The Q&A Archives: Mosquito Plants Inside For The Winter

Question: For the past three years after the end of the outdoor growing season, and before the first frost I have tried to bring my potted mosquito plants indoors to grow. I have been unsuccessful. They were large healthy plants when I brought them indoors. I have added a "grow" light to provide additional light and I do continue to water. The plants usually start out dropping a few of the outer leaves and by Christmas they are dead. What can I do? I am trying to have much larger plants available for my patio areas next summer and have yet to be successful.

I would appreciate any information that you might be able to offer.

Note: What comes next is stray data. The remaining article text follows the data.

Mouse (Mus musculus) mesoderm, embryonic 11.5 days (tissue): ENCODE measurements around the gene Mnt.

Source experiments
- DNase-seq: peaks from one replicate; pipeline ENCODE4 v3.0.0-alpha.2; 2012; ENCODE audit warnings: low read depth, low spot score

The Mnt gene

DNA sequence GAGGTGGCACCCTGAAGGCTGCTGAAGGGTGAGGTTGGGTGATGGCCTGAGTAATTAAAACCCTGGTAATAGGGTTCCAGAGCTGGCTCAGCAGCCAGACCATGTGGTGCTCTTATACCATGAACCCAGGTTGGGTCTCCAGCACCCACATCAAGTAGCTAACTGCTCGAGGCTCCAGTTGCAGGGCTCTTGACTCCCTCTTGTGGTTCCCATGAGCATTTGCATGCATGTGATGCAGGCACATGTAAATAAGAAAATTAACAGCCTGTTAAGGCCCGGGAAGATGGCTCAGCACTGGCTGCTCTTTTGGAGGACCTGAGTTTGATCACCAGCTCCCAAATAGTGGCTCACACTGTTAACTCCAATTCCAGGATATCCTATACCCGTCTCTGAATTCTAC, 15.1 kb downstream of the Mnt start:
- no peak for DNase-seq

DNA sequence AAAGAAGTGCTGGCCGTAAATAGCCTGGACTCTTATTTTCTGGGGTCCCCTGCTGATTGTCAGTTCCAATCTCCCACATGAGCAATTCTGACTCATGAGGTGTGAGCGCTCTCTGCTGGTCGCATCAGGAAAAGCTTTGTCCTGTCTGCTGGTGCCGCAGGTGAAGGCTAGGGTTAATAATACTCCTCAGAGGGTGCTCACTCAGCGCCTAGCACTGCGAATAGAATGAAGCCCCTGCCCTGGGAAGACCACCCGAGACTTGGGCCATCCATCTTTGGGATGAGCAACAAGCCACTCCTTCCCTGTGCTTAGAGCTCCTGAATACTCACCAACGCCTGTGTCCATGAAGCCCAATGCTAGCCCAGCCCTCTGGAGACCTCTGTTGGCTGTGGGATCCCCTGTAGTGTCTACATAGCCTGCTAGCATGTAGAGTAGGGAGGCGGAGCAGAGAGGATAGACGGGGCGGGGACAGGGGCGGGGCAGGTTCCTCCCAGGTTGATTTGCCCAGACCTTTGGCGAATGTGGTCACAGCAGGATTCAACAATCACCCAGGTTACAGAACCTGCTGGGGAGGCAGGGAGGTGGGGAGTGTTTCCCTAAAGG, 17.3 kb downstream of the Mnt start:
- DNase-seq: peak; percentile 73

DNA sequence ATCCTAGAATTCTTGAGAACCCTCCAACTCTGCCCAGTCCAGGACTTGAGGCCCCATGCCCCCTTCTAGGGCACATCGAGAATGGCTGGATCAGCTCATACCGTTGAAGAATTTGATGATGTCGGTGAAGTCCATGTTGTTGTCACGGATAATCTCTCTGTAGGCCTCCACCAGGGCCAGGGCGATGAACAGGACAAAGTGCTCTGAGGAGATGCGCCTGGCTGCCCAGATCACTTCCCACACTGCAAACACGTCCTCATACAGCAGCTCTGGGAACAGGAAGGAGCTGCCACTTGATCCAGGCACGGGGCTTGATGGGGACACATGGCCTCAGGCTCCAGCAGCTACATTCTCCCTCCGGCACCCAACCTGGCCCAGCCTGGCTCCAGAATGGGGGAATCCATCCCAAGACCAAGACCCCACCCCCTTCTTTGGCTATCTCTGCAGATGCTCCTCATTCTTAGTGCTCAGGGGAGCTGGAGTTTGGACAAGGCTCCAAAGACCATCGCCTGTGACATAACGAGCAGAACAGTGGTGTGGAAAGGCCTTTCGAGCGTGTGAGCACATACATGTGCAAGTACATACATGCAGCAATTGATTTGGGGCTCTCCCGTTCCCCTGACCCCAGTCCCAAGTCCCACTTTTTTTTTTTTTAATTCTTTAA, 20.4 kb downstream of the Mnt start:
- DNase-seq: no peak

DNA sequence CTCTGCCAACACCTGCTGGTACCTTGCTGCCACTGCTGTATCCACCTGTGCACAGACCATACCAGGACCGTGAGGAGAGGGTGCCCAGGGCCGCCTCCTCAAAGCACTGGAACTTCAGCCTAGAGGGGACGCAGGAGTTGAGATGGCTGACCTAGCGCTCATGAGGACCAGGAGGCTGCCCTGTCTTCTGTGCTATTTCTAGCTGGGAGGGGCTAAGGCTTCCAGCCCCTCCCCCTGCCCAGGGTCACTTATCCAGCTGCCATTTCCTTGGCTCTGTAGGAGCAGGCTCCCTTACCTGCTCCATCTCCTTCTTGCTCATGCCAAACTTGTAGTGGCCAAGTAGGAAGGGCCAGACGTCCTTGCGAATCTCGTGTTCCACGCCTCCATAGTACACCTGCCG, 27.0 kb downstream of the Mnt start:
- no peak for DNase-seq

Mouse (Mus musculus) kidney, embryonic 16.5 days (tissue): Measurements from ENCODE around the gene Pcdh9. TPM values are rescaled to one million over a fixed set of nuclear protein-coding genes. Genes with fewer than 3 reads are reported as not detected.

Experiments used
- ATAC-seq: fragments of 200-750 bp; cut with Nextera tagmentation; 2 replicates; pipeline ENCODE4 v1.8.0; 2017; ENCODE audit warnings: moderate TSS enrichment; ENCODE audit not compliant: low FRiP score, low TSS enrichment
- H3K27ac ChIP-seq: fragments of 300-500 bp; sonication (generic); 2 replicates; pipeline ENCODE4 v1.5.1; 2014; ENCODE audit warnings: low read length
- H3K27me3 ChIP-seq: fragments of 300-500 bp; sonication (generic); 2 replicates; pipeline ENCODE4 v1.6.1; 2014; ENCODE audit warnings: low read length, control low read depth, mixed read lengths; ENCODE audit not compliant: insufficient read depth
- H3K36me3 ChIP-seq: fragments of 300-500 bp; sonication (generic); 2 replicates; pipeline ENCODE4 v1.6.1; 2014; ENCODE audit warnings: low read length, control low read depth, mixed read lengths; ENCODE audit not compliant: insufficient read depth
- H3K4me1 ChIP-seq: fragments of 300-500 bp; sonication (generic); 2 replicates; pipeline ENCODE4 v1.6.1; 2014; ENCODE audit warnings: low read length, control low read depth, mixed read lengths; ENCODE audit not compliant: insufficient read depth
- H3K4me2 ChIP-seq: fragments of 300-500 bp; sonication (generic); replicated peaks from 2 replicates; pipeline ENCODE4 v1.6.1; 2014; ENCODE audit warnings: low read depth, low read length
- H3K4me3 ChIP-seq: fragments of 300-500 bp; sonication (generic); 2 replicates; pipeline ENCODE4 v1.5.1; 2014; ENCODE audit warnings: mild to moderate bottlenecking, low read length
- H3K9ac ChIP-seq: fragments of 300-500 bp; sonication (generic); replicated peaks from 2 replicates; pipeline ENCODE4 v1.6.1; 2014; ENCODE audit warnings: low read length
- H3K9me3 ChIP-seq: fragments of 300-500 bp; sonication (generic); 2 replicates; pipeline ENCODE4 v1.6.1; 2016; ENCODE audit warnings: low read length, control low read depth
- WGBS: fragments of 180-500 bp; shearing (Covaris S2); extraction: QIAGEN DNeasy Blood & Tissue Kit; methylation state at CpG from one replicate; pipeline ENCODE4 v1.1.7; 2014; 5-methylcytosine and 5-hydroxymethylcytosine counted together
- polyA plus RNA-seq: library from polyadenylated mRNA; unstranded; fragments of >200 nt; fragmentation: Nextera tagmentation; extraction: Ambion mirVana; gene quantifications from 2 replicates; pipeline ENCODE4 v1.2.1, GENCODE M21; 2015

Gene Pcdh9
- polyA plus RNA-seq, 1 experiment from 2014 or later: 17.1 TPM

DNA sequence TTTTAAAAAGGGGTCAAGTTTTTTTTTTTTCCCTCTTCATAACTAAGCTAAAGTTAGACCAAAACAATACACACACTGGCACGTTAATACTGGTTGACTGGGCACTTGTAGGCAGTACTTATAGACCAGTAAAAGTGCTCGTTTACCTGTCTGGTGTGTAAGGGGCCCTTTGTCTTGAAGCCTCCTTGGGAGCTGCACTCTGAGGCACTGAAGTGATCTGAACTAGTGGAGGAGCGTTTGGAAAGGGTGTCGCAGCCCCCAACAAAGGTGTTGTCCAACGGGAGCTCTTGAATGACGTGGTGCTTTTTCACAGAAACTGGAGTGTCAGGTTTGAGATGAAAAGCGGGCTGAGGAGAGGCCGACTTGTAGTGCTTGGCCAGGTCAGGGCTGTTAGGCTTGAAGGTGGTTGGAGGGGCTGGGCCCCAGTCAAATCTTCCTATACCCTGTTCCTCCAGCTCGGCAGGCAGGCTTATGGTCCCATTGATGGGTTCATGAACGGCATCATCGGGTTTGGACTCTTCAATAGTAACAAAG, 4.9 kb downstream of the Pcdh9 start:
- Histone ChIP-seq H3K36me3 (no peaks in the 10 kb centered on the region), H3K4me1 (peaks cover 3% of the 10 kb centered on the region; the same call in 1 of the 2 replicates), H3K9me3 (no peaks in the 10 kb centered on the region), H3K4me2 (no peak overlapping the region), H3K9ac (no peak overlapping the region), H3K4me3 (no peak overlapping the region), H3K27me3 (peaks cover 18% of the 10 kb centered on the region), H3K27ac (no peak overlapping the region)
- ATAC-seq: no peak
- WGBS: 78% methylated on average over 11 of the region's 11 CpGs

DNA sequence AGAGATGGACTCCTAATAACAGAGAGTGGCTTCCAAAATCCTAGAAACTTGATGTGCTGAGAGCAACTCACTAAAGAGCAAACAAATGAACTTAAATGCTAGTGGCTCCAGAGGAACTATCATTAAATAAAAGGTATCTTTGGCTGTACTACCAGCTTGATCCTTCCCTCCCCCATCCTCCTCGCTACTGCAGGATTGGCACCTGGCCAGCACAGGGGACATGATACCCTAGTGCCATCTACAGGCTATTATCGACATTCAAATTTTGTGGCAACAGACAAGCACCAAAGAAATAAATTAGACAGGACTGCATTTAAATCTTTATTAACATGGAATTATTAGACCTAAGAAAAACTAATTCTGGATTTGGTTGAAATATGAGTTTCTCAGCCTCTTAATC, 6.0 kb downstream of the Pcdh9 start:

Answer: Although I am not certain what the problem is, I have a couple of suggestions. One is to begin by acclimating them to the lower light level indoors by moving them to shadier locations outdoors beginning several weeks before you plant to bring them inside. Check them too very carefully for any signs of pests because these can go into a population boom once the plants are protected indoors. Next, try to keep them in a cool (sixty degrees or so) sunny location indoors and place them on a pebble tray of water to try to keep the humidity level up. Since they will probably slow their growth you may need to water and fertilize them less in winter, especially if they are kept cool. If you use the grow lights and they stay in active growth yo may need to water them a bit more. In my experience with scented geraniums ( relatives) trimming them back hard in the late summer helps make their size more manageable when they come indoors. Then I also make more plants by rooting the trimmings. I may also take the opportunity to repot them if they have outgrown their space over the summer. Sometimes it is easier to overwinter the new plants and discard the old ones. In either case by spring they usually need to be trimmed back again since this encourages bushiness and helps them grow lots of new foliage during the spring growth spurt. remember to acclimate them to the sun gradually in spring, too. Good luck with your plants this time around!

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